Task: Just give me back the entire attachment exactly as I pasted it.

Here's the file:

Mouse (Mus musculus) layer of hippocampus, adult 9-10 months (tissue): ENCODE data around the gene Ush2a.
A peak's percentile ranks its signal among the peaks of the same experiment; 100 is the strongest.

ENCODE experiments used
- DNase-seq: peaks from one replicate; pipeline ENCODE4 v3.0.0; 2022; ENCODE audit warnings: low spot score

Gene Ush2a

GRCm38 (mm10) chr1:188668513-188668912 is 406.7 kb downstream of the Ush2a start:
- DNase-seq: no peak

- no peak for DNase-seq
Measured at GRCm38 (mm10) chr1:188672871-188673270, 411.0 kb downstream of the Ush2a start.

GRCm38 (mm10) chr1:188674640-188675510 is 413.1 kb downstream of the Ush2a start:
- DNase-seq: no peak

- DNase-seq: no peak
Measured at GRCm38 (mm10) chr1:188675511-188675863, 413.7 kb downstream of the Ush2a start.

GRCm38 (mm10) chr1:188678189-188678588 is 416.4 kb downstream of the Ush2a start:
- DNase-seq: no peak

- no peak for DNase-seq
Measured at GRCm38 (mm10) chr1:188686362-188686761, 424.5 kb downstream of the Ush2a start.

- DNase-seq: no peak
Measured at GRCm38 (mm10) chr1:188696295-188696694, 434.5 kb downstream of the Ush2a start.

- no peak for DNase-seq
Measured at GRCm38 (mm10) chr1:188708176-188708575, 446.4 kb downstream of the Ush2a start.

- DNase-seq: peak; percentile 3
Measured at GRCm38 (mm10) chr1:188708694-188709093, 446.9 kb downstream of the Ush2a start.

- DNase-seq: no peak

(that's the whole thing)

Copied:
Mouse (Mus musculus) layer of hippocampus, adult 9-10 months (tissue): ENCODE data around the gene Ush2a.
A peak's percentile ranks its signal among the peaks of the same experiment; 100 is the strongest.

ENCODE experiments used
- DNase-seq: peaks from one replicate; pipeline ENCODE4 v3.0.0; 2022; ENCODE audit warnings: low spot score

Gene Ush2a

GRCm38 (mm10) chr1:188668513-188668912 is 406.7 kb downstream of the Ush2a start:
- DNase-seq: no peak

- no peak for DNase-seq
Measured at GRCm38 (mm10) chr1:188672871-188673270, 411.0 kb downstream of the Ush2a start.

GRCm38 (mm10) chr1:188674640-188675510 is 413.1 kb downstream of the Ush2a start:
- DNase-seq: no peak

- DNase-seq: no peak
Measured at GRCm38 (mm10) chr1:188675511-188675863, 413.7 kb downstream of the Ush2a start.

GRCm38 (mm10) chr1:188678189-188678588 is 416.4 kb downstream of the Ush2a start:
- DNase-seq: no peak

- no peak for DNase-seq
Measured at GRCm38 (mm10) chr1:188686362-188686761, 424.5 kb downstream of the Ush2a start.

- DNase-seq: no peak
Measured at GRCm38 (mm10) chr1:188696295-188696694, 434.5 kb downstream of the Ush2a start.

- no peak for DNase-seq
Measured at GRCm38 (mm10) chr1:188708176-188708575, 446.4 kb downstream of the Ush2a start.

- DNase-seq: peak; percentile 3
Measured at GRCm38 (mm10) chr1:188708694-188709093, 446.9 kb downstream of the Ush2a start.

- DNase-seq: no peak